Are 6 Big Cap Oil and Gas Dividend Yields Becoming Too High?

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Big Oil is synonymous with Big Money. In fact, some of the greatest wealth creations in the world have come from the energy sector, and many of America’s wealthiest individuals and some of the highest average salaries come from that sector. Now that oil has cooled off and some investors have become concerned that it could challenge $40 per barrel again, it’s worth a look to see which of the large oil and gas giants might be the most attractive for those investors with a long-term outlook.

One strategy that investors often employ in times of concern is targeting the larger dominant players in their sectors. They also target the companies that have been able to keep paying strong dividends through the good and bad times. It turns out that many of the large oil and gas stocks in the energy sector now also have well above average dividend yields.

24/7 Wall St. has conducted a fresh review and screen of the top dividends from America’s largest companies. Of the S&P 500, there were more than 25 companies that had dividend yields of 3.5% and higher even, outside of the real estate investment trusts (REITs). Some yields were much higher, and many of those were in the energy sector. To include some of the key players, there was not just a focus on those energy companies in the S&P 500. Still, foreign companies were screened out.

Having a yield above 3.5% is significant. That is officially over 1% higher than the average yield of the S&P (2.37%) and Dow (2.43%), and it was over 100 basis points higher than a blend of long-term Treasury bonds at about 2.4%. And equity investors generally do not only focus on dividends, even in oil and gas. They have the ambition that share prices will grow over time.

Investors love dividends. Some dividends are needed for retirement income. Other investors use their cash to redeploy into other investments too, and the cumulative compounding of that has helped make it broadly understood that dividends should account for up to half of all shareholder returns over time.

24/7 Wall St. used trading data and the consensus analyst price targets (mean as an average) from Thomson Reuters, and additional color has also been provided on each company. Here are the top large cap oil and gas dividends within the energy sector and with Wall Street analysts expecting long-term share price appreciation ahead.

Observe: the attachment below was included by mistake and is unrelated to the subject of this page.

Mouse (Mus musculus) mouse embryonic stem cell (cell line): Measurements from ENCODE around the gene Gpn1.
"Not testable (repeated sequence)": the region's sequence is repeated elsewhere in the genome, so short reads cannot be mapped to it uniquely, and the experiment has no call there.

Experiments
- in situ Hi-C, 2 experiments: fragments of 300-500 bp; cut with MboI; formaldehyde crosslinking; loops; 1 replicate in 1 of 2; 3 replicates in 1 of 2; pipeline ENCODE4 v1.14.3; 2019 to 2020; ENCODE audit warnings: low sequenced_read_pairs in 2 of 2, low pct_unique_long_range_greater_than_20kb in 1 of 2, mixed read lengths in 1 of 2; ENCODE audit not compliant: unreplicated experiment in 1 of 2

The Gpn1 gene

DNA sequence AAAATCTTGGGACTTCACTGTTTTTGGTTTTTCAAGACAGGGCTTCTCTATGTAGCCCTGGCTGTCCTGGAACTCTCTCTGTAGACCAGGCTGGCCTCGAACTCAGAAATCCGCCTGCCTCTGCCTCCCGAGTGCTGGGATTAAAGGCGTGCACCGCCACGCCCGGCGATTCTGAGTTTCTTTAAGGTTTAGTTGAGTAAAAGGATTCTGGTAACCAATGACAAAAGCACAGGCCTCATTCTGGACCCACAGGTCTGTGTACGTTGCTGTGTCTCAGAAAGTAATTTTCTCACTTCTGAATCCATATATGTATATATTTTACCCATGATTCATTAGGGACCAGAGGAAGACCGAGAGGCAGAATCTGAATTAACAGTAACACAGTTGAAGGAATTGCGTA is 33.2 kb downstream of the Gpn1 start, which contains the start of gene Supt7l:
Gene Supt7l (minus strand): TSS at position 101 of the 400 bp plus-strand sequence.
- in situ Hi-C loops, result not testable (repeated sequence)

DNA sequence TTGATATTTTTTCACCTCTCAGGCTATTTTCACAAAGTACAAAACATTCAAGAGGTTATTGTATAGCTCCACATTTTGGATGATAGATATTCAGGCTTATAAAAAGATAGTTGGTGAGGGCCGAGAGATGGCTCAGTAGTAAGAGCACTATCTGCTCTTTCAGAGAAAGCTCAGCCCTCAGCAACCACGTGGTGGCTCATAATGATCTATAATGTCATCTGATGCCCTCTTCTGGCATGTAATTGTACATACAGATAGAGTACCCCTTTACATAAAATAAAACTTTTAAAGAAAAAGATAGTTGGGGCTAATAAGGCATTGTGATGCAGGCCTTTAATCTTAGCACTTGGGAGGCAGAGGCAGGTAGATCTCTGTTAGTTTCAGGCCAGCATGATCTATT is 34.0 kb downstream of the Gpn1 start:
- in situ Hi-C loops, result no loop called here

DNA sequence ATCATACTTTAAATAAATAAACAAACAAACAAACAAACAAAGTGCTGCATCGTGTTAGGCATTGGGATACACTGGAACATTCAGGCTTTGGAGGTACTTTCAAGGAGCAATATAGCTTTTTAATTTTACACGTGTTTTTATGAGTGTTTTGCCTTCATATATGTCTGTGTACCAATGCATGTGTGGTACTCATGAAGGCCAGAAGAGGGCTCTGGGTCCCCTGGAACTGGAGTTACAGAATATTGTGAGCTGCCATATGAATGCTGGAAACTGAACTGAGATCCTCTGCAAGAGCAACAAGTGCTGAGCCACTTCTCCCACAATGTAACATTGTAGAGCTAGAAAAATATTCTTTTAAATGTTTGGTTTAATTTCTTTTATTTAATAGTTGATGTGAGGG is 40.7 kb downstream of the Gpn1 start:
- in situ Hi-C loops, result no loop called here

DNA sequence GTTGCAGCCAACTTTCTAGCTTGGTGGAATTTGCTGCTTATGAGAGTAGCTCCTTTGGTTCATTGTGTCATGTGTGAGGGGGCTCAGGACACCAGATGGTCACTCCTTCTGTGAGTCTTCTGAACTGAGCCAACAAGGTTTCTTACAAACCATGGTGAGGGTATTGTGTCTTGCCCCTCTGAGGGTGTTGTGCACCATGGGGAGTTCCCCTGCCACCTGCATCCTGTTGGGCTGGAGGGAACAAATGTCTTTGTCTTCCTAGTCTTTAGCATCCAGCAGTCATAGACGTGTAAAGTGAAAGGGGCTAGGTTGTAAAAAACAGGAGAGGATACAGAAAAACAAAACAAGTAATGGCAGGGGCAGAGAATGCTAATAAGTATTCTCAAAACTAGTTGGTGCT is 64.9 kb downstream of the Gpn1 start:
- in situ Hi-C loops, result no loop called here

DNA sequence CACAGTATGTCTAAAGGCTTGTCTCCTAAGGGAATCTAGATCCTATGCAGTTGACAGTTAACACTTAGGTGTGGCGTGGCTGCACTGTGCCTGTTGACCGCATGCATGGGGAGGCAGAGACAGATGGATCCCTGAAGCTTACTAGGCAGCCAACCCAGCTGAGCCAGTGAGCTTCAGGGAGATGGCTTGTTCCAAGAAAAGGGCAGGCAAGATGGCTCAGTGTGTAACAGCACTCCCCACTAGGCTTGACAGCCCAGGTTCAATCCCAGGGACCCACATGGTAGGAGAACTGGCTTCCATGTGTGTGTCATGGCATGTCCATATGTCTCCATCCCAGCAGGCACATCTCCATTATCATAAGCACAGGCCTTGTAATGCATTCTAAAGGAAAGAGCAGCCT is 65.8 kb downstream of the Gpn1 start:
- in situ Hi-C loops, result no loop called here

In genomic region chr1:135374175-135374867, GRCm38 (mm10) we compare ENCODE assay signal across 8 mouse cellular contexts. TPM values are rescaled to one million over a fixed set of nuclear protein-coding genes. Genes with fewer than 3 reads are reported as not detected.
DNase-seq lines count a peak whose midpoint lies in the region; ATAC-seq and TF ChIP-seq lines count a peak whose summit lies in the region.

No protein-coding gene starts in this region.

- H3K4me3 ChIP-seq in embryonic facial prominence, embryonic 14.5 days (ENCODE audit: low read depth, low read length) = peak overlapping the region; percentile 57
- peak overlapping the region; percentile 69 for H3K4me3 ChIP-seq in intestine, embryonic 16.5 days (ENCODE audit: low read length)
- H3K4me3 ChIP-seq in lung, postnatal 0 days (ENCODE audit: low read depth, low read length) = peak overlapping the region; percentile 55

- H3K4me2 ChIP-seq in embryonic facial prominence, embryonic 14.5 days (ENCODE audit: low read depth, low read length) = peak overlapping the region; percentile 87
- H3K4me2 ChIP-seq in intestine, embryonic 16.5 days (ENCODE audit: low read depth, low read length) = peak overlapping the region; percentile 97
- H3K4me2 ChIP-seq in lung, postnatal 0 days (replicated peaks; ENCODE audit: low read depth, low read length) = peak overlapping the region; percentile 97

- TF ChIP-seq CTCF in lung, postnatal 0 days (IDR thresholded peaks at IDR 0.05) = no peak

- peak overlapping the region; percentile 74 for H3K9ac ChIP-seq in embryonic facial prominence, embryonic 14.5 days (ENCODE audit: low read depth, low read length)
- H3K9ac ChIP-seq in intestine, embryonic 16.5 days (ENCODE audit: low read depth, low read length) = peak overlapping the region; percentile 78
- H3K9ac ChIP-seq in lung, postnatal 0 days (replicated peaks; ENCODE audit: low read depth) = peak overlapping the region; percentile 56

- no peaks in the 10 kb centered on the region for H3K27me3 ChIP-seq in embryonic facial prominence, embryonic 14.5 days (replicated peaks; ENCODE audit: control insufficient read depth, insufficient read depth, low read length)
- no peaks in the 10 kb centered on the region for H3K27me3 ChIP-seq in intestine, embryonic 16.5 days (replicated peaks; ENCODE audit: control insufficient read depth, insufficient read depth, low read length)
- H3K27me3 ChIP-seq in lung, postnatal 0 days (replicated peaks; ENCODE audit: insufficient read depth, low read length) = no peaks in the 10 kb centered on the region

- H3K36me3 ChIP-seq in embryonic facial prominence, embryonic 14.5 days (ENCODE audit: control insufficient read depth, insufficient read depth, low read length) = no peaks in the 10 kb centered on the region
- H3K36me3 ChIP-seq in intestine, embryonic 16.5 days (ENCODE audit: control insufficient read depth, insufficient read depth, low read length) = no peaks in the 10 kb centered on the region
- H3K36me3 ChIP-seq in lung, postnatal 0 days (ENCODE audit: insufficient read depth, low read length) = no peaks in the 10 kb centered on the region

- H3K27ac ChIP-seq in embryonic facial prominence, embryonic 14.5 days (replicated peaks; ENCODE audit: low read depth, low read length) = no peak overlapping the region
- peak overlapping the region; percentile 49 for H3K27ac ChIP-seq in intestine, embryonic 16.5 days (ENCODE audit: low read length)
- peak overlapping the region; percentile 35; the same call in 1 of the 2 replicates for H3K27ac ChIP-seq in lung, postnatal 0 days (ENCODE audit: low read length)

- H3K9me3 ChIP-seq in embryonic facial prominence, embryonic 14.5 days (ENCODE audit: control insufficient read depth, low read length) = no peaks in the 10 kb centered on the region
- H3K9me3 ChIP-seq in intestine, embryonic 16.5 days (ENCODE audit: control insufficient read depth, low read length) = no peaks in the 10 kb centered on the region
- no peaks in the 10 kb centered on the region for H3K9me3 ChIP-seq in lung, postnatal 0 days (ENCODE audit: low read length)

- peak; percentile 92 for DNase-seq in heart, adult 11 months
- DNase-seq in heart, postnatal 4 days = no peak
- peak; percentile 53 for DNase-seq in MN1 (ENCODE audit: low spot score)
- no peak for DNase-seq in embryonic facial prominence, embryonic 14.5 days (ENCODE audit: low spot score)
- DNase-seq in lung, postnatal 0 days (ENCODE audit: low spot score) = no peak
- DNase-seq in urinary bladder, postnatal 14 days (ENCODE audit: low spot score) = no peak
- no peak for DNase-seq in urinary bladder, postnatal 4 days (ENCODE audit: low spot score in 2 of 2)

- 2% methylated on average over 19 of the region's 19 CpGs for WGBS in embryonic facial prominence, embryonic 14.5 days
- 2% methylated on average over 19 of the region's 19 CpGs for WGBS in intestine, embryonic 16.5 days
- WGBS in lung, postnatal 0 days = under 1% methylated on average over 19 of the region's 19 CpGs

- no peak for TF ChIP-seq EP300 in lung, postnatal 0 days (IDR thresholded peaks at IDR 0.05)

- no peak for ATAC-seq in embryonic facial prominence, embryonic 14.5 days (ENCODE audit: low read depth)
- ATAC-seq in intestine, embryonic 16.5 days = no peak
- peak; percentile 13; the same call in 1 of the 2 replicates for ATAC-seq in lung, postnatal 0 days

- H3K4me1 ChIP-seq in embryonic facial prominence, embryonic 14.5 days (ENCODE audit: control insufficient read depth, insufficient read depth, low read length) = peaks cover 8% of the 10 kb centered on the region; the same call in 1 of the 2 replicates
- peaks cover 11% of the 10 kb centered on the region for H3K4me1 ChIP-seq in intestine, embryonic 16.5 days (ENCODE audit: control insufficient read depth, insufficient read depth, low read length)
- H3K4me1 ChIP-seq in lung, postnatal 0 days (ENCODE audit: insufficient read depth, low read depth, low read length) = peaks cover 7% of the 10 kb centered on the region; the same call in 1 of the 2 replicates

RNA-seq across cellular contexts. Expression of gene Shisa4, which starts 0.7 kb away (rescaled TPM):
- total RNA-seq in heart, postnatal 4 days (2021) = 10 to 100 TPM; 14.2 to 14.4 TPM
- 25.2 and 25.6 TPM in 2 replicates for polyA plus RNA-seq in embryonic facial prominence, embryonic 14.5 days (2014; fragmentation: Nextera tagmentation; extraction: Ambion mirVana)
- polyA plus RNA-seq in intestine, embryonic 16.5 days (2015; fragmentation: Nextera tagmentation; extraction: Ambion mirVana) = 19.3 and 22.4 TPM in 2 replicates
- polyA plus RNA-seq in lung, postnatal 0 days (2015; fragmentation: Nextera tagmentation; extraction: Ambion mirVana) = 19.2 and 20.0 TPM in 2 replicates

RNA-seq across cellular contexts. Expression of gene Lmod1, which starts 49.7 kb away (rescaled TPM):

This is where value investors have a decision to make. Have the big dividend yields in oil and gas become too attractive for value investors to pass up, or have those big money yields become too big for their own britches.

Chevron Corp. (NYSE: CVX) may not be the size in market cap of rival Exxon Mobil, but at about $200 billion it is no slouch in the industry either. Chevron now outyields its larger rival with a 4.1% dividend yield.

Chevron has seen its ups and downs with the price of oil, but it has pledged to not disrupt its dividend unless it simply faces no other serious alternatives. Revenues of $110 billion in 2016 were down from $200 billion just two years earlier.

With a share price of $104.60, its average analyst price target is still up at $122.48. Chevron has a 52-week trading range of $97.53 to $119.00, and it remains to be seen if the oil giant will raise its dividend in the quarters ahead. With its most recent dividend hike in October 2016, Chevron said that it had increased its annual dividend payment for 29 consecutive years.

Enterprise Products Partners L.P. (NYSE: EPD) remains the top player in master limited partnerships (MLPs). Its market cap of $57 billion has been more stable than many MLP rivals. While this screens out as having a 6.3% yield, the reality is that MLPs pay distributions, rather than calling them dividends. This gives part of the payout as income that is taxable, but some of the payout comes without taxes as it is classified as a return of capital.

Houston-based Enterprise Products operates over 19,000 miles of natural gas liquids pipelines and 5,400 miles of crude oil pipelines and related operations. It also owns and operates docks, terminals and storage facilities, and it has a large fleet of tractor-trailer tank trucks, engages in crude oil marketing activities, leases underground salt dome natural gas storage facilities, operates propylene fractionation and related operations and more.

Enterprise’s 6.3% yield-equivalent seems impressive enough, but at $26.55 the stock has pulled back from the highs. Its 52-week range is $24.01 to $30.25. Its consensus analyst target price is up at $32.93.